Poor J.D. Drew. He’s been taking a lot of heat lately.
First, Dave Pinto looked at the worst contracts by Win Shares/$1 million. Under short-term hitters (i.e. in the first two years of the contract), Drew ranks dead last, at 0.85 WS/million, just ahead of Hideki Matsui.
Then, in a longer piece, the Hardball Times’ Craig Brown compiled a "worst outfield for the dollar," using Win Shares Above Bench, and Win Share value. Drew is the starting right fielder on that squad, with two WSAB and providing a performance $5.3 million below his actual $14 million salary. On the bright side, Drew ranked better than the other two outfielders, Jim Edmonds and Scott Podsednik
Brown says of Drew:
Certain expectations come with being the second highest-paid player on the team with the second largest payroll in the game, and Drew fell way short of those expectations in his debut season with the Red Sox. The Sox owe Drew, who turned 33 this winter, $56 million over the next four years. It’s highly likely his name will be mentioned in this space through 2012.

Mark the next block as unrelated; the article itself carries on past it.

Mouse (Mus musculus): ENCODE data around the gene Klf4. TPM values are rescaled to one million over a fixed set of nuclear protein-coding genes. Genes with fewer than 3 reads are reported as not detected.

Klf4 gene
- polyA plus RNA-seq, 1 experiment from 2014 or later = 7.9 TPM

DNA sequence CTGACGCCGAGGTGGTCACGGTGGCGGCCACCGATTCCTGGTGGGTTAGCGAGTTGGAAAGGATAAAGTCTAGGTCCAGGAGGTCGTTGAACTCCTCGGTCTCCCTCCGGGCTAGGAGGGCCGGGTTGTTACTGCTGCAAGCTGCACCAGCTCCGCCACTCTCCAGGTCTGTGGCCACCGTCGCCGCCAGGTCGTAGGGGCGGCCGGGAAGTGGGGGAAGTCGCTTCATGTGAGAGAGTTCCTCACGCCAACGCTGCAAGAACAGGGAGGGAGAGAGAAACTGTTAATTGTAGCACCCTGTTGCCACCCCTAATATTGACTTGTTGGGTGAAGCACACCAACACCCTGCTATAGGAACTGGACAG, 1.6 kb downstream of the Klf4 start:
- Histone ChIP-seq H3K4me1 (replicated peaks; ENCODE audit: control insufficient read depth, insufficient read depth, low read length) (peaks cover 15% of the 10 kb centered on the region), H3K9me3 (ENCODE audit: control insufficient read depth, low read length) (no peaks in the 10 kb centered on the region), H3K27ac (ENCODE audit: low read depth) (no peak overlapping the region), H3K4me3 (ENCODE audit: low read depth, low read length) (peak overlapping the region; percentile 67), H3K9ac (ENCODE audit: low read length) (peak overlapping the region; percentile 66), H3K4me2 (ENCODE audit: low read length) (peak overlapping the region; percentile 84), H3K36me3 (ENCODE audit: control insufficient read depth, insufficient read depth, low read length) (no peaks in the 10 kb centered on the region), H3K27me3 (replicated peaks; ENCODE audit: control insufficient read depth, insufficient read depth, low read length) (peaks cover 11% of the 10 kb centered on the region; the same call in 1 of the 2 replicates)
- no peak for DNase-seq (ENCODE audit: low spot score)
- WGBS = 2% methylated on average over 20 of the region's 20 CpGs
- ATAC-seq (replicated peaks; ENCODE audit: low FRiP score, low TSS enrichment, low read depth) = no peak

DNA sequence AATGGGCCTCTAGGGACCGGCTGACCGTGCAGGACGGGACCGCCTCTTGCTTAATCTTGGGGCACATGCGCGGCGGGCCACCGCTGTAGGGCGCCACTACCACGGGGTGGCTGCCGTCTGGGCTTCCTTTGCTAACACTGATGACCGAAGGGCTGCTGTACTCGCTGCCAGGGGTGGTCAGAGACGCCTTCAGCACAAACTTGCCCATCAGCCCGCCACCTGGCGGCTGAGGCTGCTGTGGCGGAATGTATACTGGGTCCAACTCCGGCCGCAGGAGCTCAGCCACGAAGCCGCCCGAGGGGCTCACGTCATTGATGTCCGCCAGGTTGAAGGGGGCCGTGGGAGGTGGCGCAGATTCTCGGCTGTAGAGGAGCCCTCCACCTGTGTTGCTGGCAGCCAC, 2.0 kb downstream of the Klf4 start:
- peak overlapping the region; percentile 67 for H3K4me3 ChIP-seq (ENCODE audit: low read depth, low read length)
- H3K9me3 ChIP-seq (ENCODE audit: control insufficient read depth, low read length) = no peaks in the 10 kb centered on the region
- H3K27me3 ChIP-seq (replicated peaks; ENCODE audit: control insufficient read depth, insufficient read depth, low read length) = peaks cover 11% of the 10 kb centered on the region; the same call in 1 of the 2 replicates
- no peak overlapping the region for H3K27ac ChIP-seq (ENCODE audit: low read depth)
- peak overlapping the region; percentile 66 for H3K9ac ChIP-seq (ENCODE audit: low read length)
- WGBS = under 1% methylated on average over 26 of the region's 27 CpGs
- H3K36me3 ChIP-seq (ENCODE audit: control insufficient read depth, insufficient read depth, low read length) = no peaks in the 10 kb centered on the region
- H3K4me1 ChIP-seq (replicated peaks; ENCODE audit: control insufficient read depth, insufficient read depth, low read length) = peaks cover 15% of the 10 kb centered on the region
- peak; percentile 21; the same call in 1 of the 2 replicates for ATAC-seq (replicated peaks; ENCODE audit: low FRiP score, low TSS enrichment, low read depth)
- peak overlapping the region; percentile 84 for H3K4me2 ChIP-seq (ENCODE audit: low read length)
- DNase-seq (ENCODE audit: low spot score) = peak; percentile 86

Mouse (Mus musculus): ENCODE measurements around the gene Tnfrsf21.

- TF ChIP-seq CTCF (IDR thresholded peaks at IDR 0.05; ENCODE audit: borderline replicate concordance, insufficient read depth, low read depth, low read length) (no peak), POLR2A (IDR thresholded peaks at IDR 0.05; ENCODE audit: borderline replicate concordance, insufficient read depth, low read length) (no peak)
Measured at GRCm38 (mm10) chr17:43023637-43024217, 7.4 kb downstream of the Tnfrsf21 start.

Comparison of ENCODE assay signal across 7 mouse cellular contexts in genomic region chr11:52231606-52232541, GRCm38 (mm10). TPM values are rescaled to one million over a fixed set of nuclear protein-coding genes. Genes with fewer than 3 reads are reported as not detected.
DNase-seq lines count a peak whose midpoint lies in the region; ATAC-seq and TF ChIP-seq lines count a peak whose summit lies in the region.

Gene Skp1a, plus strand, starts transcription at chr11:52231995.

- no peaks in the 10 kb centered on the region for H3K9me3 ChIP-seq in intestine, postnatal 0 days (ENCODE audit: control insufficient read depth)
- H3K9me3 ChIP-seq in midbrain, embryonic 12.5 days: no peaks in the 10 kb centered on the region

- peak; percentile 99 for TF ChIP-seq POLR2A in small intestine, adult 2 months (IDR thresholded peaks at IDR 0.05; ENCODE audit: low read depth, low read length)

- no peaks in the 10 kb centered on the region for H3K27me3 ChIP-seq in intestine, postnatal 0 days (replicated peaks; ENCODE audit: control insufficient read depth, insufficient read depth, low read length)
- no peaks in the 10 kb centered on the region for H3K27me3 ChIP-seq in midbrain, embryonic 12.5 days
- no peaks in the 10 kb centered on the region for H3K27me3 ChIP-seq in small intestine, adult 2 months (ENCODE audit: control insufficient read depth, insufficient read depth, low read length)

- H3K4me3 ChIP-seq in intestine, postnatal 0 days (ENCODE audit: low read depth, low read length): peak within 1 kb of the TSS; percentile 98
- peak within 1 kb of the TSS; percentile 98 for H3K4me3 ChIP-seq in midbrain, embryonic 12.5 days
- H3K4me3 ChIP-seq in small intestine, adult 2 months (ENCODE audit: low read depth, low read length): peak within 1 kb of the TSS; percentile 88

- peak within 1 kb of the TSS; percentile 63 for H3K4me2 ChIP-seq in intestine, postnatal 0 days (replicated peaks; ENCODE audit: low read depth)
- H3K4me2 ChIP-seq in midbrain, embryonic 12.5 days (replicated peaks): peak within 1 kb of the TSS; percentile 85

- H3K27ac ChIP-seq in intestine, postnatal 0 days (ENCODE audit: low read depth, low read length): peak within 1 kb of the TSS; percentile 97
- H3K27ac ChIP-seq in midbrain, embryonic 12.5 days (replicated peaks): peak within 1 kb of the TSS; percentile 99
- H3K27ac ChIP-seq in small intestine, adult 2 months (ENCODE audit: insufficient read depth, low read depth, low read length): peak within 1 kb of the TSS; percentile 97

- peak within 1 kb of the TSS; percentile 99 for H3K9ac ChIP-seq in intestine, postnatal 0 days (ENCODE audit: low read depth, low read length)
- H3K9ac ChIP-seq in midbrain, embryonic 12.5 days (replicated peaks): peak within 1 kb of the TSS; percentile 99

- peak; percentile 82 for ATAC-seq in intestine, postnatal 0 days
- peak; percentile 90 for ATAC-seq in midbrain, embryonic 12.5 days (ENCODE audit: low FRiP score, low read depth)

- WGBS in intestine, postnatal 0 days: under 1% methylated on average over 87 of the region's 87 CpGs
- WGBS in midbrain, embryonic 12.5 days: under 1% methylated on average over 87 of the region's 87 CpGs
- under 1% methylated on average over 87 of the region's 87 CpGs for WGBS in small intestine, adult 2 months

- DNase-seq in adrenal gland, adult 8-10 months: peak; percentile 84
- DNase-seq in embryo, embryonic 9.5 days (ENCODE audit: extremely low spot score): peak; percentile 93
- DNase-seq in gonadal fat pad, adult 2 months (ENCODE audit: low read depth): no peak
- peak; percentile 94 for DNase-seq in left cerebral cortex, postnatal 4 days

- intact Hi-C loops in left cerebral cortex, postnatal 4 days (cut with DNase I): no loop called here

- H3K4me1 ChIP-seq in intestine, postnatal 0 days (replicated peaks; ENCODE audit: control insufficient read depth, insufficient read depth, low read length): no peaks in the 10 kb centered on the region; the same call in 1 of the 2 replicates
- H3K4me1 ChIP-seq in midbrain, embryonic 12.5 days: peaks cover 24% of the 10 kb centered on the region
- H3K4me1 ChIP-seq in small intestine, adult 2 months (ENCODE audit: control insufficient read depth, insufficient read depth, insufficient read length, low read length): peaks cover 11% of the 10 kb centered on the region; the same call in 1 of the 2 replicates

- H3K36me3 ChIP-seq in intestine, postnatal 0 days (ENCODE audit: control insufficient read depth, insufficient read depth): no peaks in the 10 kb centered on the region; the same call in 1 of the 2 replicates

Ouch. Brown uses ISO to draw this conclusion. Drew’s ISO (slugging minus batting) was .264 in 2004, then fell to .234, then about .215. In 2007, it was a paltry .152, just below league average.
I fully admit I may not be the most rational person to speak on this, after basically a year of defending Drew, but this seems a case where perhaps calculations don’t tell the whole story.
Granted, no one is saying Drew is a terrible player — or, likely, even went into their studies with an aim at highlighting his shortcomings in 2007. He appears on these lists because he had a bad season, and was paid a lot to do it.
I’m not sure, however, that it’s "highly likely" he is the most overpaid right fielder in the game for five more years. Never mind the rampant salary escalation we’re seeing, simply looking at Drew’s ISO seems highly misleading. It fails to account for the significant personal distractions Drew was going through during the season that seemed to have a direct correlation to his on-field performance. Likewise, these studies do not count the postseason — how much does a .314/.352/.431 line in the team’s 14 most important games with a key grand slam contribute to his 2007 value? Quite a bit, I’d say.
No one’s going to argue that Drew’s best seasons are likely behind him, but I doubt anyone who saw the 2007 ALCS came away thinking the Red Sox had paid too much for their right fielder.